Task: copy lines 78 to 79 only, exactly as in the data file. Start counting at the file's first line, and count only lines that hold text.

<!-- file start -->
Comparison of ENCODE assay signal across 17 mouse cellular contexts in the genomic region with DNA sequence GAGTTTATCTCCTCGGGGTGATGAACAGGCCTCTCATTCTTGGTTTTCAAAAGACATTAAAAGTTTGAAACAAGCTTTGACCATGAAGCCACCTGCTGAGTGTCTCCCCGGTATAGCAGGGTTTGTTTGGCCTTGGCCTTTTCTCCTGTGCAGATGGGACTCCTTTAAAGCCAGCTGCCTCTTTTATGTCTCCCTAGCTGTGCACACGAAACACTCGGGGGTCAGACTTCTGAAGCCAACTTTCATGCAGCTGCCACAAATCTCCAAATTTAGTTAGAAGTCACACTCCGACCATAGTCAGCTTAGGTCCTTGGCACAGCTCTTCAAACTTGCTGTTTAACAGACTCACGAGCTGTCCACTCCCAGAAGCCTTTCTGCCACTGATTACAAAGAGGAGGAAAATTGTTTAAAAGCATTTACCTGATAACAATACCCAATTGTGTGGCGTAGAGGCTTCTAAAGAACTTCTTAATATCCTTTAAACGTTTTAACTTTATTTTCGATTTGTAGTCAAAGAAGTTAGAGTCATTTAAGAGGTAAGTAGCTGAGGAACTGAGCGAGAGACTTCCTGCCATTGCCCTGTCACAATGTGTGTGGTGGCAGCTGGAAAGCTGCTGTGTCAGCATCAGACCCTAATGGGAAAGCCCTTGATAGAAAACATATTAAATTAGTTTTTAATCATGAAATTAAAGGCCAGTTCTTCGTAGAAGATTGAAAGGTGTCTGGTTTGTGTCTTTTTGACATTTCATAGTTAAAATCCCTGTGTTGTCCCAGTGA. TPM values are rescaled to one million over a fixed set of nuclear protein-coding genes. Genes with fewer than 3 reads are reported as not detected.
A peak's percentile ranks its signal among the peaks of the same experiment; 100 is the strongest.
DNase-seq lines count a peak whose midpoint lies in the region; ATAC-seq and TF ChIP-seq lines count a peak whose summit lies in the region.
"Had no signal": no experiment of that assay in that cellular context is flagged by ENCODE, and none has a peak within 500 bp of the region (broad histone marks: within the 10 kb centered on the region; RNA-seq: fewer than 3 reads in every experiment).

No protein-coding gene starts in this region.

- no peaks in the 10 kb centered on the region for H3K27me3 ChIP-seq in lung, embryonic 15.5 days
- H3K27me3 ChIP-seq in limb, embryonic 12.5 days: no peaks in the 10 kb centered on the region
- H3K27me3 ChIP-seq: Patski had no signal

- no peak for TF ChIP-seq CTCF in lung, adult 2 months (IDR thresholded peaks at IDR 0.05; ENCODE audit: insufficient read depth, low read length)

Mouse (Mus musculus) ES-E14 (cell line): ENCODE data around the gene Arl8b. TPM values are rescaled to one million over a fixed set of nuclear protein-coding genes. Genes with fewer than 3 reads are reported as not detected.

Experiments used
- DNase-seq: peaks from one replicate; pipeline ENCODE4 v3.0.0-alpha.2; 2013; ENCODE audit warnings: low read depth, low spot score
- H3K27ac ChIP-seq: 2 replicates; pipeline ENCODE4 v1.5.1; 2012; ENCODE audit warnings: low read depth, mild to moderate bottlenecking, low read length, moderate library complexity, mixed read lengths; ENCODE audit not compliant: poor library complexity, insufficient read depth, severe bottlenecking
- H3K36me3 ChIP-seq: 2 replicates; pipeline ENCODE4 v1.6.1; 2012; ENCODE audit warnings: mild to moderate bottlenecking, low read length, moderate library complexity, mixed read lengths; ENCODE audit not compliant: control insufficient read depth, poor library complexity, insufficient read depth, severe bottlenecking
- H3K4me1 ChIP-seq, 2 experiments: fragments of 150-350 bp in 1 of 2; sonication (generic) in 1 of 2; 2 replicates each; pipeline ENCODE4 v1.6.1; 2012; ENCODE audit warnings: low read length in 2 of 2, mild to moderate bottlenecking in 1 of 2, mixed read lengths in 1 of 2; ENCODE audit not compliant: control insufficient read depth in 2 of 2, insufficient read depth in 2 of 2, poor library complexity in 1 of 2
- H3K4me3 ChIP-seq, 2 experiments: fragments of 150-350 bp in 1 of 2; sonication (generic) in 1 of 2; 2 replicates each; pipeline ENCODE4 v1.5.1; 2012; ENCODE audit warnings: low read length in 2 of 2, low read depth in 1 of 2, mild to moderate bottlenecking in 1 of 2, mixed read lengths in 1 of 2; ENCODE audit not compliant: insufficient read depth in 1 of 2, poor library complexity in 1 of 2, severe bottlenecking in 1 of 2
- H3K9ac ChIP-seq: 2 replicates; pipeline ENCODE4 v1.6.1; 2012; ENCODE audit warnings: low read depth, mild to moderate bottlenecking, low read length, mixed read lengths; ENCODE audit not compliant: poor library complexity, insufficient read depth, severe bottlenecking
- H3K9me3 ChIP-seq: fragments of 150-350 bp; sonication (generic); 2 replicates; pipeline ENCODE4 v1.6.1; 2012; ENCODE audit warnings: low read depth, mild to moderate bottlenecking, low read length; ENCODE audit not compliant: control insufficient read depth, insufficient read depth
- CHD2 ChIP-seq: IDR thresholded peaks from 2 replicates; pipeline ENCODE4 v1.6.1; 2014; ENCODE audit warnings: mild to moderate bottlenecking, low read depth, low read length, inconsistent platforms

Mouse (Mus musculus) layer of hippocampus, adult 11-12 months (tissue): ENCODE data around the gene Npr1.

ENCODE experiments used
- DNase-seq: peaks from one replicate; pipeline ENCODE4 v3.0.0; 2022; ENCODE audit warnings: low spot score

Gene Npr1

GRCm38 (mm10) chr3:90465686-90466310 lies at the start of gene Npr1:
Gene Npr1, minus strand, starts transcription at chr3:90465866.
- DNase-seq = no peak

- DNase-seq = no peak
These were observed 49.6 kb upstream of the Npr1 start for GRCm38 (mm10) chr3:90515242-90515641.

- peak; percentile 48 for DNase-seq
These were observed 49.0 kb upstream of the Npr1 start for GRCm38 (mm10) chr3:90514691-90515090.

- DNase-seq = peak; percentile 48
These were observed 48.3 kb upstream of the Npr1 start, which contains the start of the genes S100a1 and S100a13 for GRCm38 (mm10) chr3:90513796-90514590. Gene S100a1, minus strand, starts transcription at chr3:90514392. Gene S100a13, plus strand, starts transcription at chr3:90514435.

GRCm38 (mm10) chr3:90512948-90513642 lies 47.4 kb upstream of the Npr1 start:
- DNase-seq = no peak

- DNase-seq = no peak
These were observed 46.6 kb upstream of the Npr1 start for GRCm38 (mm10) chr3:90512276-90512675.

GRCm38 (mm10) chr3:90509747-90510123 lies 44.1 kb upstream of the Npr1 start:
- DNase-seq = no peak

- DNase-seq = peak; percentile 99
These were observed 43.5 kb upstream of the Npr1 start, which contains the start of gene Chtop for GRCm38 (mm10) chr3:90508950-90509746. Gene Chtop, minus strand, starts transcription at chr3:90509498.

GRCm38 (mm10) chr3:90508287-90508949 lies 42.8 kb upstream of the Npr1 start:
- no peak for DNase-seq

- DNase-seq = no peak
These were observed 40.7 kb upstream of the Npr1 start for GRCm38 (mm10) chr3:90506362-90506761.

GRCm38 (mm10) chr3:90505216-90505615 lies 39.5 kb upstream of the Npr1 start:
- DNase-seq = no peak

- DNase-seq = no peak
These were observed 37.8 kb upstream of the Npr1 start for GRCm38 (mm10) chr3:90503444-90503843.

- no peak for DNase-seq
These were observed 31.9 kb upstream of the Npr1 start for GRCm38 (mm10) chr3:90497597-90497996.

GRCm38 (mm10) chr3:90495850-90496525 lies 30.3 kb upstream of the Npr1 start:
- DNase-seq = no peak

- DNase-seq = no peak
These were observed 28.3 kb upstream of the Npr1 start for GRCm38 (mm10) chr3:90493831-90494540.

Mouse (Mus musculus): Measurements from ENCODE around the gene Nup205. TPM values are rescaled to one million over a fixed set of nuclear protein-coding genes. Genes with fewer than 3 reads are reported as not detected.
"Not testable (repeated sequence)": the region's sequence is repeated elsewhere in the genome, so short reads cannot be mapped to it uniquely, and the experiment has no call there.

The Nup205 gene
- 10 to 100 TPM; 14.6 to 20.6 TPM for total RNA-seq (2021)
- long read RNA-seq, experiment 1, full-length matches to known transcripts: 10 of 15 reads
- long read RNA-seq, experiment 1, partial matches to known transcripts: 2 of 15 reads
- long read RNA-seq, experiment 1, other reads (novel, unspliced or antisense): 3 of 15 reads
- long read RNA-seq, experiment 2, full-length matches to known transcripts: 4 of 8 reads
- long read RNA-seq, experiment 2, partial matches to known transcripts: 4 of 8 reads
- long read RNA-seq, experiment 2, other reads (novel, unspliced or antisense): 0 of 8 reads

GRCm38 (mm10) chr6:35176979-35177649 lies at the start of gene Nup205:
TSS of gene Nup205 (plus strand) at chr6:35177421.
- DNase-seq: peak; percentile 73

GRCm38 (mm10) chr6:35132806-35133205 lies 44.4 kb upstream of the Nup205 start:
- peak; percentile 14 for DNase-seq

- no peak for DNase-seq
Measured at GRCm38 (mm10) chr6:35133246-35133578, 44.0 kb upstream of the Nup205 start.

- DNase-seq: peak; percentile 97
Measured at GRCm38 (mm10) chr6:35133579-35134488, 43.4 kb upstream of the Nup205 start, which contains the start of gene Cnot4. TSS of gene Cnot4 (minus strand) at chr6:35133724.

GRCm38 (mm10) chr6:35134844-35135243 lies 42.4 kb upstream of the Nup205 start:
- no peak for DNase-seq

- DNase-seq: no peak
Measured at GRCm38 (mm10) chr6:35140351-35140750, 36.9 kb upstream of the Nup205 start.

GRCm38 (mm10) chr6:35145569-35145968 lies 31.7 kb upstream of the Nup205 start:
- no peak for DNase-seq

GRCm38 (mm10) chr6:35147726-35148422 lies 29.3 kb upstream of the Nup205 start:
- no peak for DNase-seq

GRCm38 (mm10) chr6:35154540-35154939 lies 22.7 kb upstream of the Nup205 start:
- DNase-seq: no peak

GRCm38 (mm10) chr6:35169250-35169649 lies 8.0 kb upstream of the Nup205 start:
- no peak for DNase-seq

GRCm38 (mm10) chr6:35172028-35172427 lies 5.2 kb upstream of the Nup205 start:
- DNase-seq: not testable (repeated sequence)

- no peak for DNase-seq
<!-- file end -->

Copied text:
GRCm38 (mm10) chr6:35145569-35145968 lies 31.7 kb upstream of the Nup205 start:
- no peak for DNase-seq